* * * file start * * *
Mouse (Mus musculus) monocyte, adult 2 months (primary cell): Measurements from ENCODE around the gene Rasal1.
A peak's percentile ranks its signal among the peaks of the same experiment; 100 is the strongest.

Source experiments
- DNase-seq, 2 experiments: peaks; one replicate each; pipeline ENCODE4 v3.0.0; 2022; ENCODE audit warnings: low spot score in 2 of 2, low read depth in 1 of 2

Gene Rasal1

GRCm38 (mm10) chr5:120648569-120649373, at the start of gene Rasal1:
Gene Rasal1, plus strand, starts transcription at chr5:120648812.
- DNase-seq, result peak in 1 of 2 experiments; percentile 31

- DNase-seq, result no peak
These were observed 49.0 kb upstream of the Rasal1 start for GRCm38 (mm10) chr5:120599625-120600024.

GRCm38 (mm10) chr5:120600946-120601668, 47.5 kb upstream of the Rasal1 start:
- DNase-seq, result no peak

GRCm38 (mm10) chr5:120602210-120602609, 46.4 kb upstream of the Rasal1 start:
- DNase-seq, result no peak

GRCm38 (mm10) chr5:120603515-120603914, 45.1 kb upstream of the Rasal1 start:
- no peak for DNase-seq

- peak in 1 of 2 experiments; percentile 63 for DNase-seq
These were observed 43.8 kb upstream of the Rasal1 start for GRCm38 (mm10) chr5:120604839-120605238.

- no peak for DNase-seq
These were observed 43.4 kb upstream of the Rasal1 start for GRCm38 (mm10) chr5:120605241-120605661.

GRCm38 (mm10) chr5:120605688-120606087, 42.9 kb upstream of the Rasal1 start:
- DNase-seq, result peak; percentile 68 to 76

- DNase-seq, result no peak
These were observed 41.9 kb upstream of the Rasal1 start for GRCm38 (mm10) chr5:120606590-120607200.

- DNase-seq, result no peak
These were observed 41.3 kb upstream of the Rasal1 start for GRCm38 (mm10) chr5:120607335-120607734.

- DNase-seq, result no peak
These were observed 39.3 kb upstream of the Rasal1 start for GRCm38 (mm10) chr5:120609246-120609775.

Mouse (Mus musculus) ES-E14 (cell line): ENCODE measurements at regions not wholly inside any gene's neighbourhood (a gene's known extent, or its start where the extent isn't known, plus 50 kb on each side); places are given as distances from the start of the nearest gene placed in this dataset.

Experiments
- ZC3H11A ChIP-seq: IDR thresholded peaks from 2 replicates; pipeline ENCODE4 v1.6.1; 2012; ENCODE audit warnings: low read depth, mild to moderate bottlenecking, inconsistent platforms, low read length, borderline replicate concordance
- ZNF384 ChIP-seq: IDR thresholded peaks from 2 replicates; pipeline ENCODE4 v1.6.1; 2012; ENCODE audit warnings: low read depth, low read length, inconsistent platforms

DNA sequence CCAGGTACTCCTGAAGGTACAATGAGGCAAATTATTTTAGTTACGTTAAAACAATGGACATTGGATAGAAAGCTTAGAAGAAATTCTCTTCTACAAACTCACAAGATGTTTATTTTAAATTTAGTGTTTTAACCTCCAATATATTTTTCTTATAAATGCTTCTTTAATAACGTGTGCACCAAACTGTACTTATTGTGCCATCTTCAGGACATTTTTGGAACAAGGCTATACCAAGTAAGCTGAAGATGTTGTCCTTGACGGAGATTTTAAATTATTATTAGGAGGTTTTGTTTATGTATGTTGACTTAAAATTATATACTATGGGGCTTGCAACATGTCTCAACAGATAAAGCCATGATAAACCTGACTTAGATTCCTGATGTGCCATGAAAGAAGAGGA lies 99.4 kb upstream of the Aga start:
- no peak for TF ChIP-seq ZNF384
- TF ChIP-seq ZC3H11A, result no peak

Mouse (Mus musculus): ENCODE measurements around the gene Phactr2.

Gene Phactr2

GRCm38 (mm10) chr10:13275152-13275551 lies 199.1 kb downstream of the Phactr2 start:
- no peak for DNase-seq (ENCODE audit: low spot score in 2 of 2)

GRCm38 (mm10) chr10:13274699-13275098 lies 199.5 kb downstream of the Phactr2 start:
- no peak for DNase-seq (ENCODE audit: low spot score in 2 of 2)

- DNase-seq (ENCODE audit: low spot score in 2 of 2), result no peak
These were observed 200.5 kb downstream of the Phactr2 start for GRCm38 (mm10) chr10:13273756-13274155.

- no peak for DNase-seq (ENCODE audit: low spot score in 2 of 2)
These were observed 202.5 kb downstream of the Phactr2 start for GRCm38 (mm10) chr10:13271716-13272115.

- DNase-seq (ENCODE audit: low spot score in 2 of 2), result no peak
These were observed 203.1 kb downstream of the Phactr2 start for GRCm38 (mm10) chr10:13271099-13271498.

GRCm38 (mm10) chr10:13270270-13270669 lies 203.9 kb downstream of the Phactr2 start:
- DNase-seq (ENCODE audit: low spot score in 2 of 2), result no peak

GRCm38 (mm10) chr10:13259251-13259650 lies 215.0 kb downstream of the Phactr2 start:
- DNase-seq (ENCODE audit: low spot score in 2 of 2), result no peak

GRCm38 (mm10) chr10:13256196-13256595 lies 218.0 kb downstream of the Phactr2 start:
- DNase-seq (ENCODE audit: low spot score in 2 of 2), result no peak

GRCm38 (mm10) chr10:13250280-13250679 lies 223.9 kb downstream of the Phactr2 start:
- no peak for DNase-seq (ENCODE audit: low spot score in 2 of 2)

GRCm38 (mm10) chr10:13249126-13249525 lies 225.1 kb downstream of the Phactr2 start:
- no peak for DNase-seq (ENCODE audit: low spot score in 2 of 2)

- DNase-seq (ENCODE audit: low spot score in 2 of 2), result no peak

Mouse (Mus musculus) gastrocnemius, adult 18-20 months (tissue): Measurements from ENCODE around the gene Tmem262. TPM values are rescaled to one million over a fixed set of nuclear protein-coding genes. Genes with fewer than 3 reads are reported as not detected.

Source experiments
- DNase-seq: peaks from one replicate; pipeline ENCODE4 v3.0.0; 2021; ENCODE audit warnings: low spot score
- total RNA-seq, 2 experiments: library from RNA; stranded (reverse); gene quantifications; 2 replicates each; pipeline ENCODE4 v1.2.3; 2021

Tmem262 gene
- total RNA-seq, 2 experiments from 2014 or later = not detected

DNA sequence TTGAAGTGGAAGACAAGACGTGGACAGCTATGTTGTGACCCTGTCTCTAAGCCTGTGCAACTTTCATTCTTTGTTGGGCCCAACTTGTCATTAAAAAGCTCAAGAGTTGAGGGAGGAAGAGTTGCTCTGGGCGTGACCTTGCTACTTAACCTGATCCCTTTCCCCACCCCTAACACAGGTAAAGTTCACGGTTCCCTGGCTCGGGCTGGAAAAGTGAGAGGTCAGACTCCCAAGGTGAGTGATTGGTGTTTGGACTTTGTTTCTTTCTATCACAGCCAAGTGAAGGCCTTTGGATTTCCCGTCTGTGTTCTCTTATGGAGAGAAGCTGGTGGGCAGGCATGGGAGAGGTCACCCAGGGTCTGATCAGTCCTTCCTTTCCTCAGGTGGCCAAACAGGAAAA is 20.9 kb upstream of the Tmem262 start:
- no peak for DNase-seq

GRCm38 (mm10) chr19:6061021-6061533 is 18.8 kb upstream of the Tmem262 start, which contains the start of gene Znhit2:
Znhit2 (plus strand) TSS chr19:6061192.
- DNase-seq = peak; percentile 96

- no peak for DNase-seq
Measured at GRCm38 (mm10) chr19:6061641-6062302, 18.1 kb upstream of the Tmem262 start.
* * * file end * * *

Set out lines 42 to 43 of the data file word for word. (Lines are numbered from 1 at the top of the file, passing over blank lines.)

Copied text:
- DNase-seq (ENCODE audit: low spot score in 2 of 2), result no peak
These were observed 200.5 kb downstream of the Phactr2 start for GRCm38 (mm10) chr10:13273756-13274155.